Spies Like Us
Search engines find keywords in mountains of information. But suppose you need – really need – to look for what data miners call “roles and relationships”: who’s doing what, with whom, where, when, and how? For answers, the CIA is turning to a Palo Alto, CA-based startup called Attensity whose linguistics-based software extracts that kind of information from e-mail, electronic message boards, and other free-form text. David Bean is Attensity’s cofounder and CTO.
How do linguistics geeks end up doing spook work?
A couple of months after September 11, the CIA’s venture capital office, In-Q-Tel, called us and said, “We hear you can extract roles and relationships from unstructured text.” We said, “Yes, we’re working on it.” They ended up as our lead investor.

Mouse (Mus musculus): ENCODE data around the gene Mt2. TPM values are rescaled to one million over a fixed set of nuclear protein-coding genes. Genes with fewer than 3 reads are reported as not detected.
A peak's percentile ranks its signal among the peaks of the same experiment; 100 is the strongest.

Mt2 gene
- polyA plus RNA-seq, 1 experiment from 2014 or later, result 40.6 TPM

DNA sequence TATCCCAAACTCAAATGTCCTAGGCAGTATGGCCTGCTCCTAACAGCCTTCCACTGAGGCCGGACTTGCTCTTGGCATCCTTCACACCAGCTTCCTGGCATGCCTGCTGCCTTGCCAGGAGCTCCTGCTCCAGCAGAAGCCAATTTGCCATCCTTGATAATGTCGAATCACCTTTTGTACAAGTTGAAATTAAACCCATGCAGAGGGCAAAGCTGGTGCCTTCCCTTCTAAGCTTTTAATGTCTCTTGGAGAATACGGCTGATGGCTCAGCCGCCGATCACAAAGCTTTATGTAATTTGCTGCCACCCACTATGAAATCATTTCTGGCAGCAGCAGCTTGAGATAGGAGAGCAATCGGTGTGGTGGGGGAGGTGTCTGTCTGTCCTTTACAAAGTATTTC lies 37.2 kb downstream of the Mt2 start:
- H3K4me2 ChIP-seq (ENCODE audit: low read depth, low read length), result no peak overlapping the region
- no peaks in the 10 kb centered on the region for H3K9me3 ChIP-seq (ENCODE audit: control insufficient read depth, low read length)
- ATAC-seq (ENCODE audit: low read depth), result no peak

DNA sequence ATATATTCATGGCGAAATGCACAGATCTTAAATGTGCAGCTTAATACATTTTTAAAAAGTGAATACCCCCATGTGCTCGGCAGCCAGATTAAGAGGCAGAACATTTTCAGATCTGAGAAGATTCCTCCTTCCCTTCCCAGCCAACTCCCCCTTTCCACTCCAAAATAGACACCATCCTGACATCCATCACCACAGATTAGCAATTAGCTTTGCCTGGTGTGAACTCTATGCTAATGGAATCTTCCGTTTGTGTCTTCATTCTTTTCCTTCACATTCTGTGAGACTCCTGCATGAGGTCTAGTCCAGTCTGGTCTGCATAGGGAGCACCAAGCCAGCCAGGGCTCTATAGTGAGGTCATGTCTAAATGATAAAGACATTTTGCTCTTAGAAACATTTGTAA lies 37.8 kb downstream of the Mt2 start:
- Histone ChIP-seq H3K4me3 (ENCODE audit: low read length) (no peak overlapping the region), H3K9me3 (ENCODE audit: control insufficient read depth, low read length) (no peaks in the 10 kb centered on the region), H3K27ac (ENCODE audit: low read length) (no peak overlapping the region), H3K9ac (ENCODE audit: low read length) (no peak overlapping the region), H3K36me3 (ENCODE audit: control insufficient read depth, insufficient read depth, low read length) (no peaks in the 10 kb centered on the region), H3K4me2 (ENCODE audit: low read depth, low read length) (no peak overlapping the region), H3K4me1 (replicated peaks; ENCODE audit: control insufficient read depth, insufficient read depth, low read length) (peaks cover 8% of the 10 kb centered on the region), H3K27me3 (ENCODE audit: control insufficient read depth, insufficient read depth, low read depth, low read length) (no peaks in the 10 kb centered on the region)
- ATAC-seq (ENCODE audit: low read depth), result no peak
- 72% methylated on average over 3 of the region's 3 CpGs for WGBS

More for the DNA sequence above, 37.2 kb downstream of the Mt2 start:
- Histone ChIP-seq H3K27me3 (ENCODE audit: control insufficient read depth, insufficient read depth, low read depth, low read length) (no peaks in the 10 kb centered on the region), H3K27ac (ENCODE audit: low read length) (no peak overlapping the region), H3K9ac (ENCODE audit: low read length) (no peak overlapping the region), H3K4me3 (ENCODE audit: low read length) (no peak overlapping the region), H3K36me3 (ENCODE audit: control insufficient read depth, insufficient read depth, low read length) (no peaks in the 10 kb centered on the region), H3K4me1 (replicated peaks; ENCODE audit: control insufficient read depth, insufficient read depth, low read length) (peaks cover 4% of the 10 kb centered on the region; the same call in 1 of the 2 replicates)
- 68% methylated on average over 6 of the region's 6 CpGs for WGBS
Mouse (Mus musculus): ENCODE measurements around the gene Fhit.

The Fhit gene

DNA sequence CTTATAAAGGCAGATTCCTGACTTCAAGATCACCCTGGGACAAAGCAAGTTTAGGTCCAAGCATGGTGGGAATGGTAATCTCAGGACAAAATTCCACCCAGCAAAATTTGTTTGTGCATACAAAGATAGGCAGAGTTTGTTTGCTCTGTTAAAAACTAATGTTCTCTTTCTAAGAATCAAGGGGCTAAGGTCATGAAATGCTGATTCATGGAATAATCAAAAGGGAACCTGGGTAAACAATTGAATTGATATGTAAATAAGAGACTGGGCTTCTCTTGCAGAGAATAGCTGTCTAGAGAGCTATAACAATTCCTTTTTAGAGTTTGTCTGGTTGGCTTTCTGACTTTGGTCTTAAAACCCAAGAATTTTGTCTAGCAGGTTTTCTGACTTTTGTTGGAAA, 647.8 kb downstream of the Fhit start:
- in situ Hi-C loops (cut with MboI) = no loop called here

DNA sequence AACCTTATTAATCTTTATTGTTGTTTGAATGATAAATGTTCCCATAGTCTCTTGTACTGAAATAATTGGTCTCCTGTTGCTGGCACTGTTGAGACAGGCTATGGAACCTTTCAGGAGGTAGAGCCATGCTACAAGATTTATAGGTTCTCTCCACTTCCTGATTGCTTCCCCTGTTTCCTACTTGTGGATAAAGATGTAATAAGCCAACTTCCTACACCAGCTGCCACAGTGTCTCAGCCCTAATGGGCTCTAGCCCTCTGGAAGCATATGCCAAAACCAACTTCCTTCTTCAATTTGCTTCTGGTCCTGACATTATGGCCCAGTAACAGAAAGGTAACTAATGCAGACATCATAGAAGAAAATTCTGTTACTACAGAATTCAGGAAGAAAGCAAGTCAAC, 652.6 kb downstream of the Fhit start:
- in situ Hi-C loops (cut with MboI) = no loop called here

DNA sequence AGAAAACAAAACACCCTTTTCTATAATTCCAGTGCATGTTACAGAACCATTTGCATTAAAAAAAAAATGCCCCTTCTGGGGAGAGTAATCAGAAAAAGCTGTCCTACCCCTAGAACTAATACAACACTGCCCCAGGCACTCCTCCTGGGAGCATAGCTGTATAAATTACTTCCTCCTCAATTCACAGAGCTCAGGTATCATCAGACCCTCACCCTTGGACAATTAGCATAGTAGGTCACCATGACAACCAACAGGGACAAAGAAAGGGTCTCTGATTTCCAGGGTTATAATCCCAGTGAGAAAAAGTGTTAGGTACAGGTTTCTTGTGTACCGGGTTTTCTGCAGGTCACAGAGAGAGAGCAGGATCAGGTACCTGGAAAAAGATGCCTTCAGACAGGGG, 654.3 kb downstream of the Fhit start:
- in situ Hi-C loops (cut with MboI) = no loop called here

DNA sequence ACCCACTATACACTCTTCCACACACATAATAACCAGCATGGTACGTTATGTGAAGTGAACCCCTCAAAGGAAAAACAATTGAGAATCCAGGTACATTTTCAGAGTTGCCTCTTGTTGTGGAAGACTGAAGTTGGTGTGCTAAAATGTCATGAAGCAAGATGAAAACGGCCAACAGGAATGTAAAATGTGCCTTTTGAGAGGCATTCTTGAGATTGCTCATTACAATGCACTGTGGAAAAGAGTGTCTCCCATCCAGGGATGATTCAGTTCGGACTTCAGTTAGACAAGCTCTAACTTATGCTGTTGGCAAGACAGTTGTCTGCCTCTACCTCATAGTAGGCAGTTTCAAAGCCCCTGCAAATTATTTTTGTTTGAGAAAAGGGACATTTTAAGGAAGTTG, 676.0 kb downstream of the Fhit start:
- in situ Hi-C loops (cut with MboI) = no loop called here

You’ve also got Whirlpool and General Motors as clients. What’s in it for them?
We can deal with input that is noisy – run-on sentences, fragments, misspellings. That’s what you typically get in the real world of e-mail and product support. We can comb through it all and pinpoint where customers are having problems.
So have you all got top-secret clearances?
Actually not. Part of In-Q-Tel’s purpose is to work with companies that are not typical players with the government. We give them the software and teach them how to use it, and then they go and do things they don’t tell us about.